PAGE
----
Pitson SM, Moretti PA, Zebol JR, Lynn HE, Xia P, Vadas MA, et al. Activation of sphingosine kinase 1 by ERK1/2-mediated phosphorylation. EMBO J. 2003;22(20):5491–500. https://doi.org/10.1093/emboj/cdg540.
Takabe K, Paugh SW, Milstien S, Spiegel S. "Inside-out" signaling of sphingosine-1-phosphate: therapeutic targets. Pharmacol Rev. 2008;60(2):181–95. https://doi.org/10.1124/pr.107.07113.
Pyne NJ, Pyne S. Sphingosine 1-phosphate and cancer. Nat Rev Cancer. 2010;10(7):489–503. https://doi.org/10.1038/nrc2875.
Zhong J, Krawczyk SA, Chaerkady R, Huang H, Goel R, Bader JS, et al. Temporal profiling of the secretome during adipogenesis in humans. J Proteome Res. 2010;9(10):5228–38. https://doi.org/10.1021/pr100521c.
Kershaw EE, Flier JS. Adipose tissue as an endocrine organ. J Clin Endocrinol Metab. 2004;89(6):2548–56. https://doi.org/10.1210/jc.2004-0395.
Dai L, Song K, Di W. Adipocytes: active facilitators in epithelial ovarian cancer progression? J Ovarian Res. 2020;13(1):115. https://doi.org/10.1186/s13048-020-00718-4.
Sarkar S, Maceyka M, Hait NC, Paugh SW, Sankala H, Milstien S, et al. Sphingosine kinase 1 is required for migration, proliferation and survival of MCF-7 human breast cancer cells. FEBS Lett. 2005;579(24):5313–7. https://doi.org/10.1016/j.febslet.2005.08.055.
Liu SQ, Su YJ, Qin MB, Mao YB, Huang JA, Tang GD. Sphingosine kinase 1 promotes tumor progression and confers malignancy phenotypes of colon cancer by regulating the focal adhesion kinase pathway and adhesion molecules. Int J Oncol. 2013;42(2):617–26. https://doi.org/10.3892/ijo.2012.1733.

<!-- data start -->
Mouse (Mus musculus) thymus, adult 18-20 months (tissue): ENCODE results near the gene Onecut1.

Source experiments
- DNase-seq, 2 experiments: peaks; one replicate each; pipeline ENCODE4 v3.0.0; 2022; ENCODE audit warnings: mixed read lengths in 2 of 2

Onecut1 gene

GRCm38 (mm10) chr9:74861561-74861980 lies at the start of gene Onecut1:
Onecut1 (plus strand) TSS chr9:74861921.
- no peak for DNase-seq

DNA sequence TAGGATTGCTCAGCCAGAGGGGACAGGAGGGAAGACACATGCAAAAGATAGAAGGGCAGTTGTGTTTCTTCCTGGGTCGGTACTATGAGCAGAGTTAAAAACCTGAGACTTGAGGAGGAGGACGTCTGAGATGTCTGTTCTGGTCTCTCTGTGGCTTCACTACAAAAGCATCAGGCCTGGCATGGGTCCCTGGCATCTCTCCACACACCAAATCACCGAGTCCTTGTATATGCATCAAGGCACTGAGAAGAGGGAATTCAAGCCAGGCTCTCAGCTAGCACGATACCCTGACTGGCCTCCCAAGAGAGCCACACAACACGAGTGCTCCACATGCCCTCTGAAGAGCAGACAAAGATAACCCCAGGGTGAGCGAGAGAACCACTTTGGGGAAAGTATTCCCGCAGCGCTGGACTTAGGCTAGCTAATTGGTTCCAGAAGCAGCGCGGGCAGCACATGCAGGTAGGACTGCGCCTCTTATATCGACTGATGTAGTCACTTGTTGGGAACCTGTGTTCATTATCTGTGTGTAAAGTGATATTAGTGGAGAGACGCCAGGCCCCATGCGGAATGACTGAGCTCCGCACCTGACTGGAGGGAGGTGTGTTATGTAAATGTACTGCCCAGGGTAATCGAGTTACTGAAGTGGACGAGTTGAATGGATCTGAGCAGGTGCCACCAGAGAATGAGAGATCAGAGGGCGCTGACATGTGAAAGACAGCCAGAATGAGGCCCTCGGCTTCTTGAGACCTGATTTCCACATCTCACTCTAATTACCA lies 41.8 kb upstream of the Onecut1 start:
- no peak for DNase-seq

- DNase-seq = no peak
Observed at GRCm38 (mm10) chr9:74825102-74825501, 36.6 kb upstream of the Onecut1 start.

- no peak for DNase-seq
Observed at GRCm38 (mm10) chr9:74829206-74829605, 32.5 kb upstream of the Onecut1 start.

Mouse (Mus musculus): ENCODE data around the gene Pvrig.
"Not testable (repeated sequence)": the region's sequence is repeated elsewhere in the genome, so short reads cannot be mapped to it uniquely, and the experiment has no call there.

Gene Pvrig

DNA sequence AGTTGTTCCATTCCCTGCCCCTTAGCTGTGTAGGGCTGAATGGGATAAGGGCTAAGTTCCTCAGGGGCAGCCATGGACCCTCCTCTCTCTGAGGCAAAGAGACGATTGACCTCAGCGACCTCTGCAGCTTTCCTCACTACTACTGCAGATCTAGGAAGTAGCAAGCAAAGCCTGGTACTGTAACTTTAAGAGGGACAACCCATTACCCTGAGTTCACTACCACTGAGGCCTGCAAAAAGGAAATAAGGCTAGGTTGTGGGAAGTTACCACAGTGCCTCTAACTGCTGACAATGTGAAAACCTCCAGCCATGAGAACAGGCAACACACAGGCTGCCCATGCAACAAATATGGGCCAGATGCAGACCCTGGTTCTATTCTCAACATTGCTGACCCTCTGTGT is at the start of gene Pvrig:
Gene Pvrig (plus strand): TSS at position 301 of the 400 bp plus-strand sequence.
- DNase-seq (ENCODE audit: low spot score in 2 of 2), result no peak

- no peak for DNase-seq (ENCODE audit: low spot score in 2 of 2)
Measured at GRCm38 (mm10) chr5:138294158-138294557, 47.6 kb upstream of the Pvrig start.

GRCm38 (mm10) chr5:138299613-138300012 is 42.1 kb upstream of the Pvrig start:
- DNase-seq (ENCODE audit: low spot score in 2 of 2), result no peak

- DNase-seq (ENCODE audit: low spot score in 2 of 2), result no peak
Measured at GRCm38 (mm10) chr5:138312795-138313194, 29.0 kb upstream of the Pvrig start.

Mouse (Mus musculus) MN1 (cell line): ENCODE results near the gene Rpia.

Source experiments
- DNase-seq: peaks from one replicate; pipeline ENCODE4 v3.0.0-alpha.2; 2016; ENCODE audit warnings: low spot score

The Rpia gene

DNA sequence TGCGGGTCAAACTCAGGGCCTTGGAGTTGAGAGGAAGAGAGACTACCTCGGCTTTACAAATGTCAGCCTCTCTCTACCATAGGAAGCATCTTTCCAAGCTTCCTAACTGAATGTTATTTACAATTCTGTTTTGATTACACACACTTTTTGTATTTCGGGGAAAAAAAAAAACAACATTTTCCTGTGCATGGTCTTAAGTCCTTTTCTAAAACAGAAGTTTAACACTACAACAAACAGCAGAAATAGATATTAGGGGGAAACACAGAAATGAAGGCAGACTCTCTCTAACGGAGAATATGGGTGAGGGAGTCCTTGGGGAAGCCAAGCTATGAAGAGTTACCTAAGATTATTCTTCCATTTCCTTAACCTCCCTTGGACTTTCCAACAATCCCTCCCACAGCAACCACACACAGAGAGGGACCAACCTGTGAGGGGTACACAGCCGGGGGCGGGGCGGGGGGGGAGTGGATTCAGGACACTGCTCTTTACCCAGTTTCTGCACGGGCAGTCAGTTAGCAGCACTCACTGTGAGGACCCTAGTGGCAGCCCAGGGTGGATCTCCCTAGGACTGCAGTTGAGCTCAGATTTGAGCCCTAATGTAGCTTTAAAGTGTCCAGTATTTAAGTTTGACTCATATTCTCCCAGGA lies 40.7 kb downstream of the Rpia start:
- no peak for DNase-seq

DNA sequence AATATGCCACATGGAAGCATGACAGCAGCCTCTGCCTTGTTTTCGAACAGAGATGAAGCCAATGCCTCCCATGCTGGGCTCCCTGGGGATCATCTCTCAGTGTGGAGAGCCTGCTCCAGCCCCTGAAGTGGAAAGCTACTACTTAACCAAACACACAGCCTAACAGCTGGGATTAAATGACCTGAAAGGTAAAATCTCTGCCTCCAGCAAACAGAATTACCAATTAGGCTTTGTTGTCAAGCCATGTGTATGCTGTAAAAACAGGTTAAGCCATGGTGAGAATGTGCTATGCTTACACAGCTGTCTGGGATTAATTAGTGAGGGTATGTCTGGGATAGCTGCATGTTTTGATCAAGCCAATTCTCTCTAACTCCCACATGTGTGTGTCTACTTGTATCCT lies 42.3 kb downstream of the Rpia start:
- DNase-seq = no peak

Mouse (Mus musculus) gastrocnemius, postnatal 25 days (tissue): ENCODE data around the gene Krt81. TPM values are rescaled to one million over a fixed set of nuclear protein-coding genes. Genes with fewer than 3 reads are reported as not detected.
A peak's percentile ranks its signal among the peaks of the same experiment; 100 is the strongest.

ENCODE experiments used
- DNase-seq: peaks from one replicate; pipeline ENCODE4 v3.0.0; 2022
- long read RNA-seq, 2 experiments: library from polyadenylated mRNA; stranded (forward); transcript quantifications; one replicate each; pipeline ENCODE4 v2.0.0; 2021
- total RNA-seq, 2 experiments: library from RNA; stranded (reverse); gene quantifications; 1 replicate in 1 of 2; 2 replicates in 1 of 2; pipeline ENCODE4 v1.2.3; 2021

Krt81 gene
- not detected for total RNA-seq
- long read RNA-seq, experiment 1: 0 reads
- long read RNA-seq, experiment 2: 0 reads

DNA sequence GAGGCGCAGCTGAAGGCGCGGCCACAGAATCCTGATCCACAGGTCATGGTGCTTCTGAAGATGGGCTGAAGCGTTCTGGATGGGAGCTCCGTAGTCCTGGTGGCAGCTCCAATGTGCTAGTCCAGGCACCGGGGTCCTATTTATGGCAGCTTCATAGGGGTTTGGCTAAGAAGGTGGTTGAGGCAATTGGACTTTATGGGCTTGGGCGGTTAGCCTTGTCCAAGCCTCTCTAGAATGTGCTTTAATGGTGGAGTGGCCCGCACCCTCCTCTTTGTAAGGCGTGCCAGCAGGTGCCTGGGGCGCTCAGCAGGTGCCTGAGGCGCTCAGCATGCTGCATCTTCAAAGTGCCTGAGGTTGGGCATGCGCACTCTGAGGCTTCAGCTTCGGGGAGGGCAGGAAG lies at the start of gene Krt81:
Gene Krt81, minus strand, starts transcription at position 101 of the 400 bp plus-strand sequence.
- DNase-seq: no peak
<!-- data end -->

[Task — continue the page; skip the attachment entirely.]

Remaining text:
Datta A, Loo SY, Huang B, Wong L, Tan SS, Tan TZ, et al. SPHK1 regulates proliferation and survival responses in triple-negative breast cancer. Oncotarget. 2014;5(15):5920–33. https://doi.org/10.18632/oncotarget.1874.
Guan H, Liu L, Cai J, Liu J, Ye C, Li M, et al. Sphingosine kinase 1 is overexpressed and promotes proliferation in human thyroid cancer. Mol Endocrinol. 2011;25(11):1858–66. https://doi.org/10.1210/me.2011-1048.
Tanimura S, Takeda K. ERK signalling as a regulator of cell motility. J Biochem. 2017;162(3):145–54. https://doi.org/10.1093/jb/mvx048.
Zhang W, Liu HT. MAPK signal pathways in the regulation of cell proliferation in mammalian cells. Cell Res. 2002;12(1):9–18. https://doi.org/10.1038/sj.cr.7290105.